RALEIGH — The flu season in North Carolina may have peaked, but it claimed 10 more lives last week, according to numbers released Thursday by the N.C. Department of Health and Human Services.
That brought the season’s toll to 56, most of them the young and middle-aged adults who are most vulnerable to the dominant strain this year, H1N1. It was the second-worst week for deaths, just one fewer than the previous week’s total.
The number of cases of illnesses that appear to be flu showing up in the state’s two main surveillance networks of health care providers fell, possibly signally that the season was beginning to taper.
The victims include three children under the age of 17, and 12 people age 65 and above.
Most of those who have died had some pre-existing condition that made them at least somewhat more vulnerable to the effects of flu, including diabetes, obesity and chronic respiratory illness, state health officials have said.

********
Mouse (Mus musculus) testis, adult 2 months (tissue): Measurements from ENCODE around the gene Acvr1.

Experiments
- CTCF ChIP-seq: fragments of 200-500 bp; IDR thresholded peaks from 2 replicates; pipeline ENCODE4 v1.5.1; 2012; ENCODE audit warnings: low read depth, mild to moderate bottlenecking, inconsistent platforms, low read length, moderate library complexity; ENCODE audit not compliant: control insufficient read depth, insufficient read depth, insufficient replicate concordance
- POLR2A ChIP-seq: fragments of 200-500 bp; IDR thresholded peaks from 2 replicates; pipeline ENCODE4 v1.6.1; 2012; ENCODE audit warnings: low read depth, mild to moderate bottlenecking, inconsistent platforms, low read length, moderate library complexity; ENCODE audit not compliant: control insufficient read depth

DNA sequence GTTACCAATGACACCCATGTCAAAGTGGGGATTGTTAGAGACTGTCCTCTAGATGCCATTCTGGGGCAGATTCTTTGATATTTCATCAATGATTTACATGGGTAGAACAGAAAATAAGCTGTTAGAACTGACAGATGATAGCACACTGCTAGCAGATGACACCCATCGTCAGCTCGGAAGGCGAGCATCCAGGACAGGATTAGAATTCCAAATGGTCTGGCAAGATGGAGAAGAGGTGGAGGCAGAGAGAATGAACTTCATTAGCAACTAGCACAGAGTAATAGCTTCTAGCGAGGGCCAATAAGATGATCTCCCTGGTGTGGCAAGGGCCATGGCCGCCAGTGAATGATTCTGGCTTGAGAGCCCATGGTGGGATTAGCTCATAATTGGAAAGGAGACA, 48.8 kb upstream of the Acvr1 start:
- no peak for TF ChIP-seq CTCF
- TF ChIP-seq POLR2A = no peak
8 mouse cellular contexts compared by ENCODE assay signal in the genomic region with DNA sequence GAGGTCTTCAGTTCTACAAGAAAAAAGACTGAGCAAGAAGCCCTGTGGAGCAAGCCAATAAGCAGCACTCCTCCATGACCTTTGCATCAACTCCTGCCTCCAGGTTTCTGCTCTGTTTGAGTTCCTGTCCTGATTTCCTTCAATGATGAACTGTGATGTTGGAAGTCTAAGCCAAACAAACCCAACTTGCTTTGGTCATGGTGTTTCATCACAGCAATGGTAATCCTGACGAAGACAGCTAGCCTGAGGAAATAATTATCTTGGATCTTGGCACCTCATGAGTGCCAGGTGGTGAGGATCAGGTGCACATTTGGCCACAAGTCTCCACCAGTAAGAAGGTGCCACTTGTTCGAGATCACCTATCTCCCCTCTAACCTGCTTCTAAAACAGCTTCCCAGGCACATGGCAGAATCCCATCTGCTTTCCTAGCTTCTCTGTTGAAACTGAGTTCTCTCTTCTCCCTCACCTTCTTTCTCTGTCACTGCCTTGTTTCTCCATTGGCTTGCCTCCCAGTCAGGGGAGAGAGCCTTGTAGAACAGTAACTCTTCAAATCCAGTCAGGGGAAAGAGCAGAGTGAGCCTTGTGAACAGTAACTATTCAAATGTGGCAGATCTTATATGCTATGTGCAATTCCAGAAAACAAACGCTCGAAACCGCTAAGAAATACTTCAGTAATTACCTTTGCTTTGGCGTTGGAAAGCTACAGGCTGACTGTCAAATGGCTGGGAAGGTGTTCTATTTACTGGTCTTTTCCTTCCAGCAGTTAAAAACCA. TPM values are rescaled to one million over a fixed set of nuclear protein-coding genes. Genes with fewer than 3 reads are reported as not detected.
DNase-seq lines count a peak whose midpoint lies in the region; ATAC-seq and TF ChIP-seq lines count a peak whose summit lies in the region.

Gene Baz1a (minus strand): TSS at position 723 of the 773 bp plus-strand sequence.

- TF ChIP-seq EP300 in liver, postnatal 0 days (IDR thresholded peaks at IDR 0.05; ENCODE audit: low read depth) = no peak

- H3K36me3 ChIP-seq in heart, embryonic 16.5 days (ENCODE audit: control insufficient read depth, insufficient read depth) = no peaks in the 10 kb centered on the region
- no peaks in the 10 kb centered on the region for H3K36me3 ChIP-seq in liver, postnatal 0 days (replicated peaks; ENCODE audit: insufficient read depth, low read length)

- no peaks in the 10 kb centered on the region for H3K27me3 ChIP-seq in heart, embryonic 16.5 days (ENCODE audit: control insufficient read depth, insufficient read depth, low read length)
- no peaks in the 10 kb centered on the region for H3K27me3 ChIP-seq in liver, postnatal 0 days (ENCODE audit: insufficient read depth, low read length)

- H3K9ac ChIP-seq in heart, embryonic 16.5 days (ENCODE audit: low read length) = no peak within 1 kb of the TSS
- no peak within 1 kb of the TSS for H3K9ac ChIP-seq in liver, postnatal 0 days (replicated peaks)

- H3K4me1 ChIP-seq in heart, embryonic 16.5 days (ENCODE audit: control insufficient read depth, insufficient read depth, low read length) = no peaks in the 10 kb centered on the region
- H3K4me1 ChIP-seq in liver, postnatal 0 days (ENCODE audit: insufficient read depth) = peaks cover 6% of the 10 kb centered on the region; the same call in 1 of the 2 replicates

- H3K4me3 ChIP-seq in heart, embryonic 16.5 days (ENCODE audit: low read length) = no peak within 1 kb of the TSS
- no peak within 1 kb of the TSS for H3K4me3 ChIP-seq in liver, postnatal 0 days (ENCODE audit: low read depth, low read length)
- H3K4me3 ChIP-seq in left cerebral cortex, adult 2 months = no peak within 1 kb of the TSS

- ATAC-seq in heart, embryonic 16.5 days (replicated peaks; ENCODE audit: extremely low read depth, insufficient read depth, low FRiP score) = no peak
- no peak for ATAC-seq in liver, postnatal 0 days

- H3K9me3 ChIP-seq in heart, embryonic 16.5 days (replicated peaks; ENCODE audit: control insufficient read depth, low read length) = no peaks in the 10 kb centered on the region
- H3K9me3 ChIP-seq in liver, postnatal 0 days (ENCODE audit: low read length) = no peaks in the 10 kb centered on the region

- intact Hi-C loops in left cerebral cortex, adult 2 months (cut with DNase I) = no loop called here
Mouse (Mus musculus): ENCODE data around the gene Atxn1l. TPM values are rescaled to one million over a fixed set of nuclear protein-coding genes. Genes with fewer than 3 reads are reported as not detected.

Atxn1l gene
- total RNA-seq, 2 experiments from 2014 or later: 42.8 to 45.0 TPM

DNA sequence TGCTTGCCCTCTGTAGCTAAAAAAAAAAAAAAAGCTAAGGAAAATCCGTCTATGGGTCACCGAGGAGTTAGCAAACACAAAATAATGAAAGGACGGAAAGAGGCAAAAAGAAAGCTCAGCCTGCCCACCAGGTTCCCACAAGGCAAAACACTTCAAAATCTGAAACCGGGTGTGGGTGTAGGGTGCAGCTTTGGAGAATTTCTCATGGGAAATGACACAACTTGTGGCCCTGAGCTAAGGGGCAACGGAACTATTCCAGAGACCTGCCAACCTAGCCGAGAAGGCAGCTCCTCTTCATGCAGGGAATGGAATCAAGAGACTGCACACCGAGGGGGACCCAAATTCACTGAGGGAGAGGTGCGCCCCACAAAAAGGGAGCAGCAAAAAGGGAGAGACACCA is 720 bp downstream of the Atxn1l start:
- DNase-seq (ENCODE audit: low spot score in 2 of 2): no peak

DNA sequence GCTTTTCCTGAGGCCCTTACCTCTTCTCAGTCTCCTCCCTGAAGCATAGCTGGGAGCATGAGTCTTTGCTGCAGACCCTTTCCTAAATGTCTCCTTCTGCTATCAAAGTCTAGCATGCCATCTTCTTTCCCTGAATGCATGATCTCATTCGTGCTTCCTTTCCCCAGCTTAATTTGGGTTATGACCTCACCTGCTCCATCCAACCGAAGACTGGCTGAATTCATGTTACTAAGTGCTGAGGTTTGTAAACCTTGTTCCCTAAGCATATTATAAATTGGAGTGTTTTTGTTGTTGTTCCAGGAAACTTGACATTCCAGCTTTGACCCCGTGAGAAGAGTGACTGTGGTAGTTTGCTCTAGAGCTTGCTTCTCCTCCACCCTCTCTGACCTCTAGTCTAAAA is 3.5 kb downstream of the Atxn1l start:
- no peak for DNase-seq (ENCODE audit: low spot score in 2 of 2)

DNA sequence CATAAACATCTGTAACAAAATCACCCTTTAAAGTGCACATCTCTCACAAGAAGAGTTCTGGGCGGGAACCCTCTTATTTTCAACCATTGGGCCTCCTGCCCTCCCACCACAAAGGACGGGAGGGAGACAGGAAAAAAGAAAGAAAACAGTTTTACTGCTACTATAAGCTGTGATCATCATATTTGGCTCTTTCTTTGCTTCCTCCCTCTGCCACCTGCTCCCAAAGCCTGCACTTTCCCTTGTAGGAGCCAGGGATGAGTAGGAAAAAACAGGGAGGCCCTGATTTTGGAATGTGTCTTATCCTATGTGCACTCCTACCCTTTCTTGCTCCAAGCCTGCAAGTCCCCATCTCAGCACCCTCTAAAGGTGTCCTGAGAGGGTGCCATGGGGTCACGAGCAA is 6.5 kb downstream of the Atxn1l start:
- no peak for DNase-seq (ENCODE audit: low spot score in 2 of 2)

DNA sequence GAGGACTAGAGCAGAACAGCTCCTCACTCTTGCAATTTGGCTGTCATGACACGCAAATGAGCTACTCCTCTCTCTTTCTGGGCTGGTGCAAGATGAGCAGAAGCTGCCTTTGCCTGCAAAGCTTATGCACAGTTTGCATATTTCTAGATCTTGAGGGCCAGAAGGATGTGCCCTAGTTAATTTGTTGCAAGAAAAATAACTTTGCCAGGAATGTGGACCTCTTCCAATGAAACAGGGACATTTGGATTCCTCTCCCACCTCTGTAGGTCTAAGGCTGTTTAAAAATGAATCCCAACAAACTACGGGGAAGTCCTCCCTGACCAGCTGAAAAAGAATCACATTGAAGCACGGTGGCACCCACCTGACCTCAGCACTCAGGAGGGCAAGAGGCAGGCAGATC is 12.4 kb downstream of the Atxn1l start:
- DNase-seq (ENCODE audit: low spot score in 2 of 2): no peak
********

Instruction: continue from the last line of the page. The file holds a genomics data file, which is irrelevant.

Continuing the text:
Even if it has peaked, the flu season could last several weeks longer, and health care experts say that it’s still a good idea for those who haven’t been vaccinated to do so, particularly if they have a condition that could make them vulnerable to serious complications from flu. Those risk factors include heart disease, diabetes, respiratory illnesses such as asthma or chronic obstructive pulmonary disease, immune system problems, obesity and pregnancy.
Also, those who get flu can have a doctor treat it with prescription antiviral drugs, which can reduce the severity of the illness. That can be crucial for those at high risk of severe complications from a case of flu.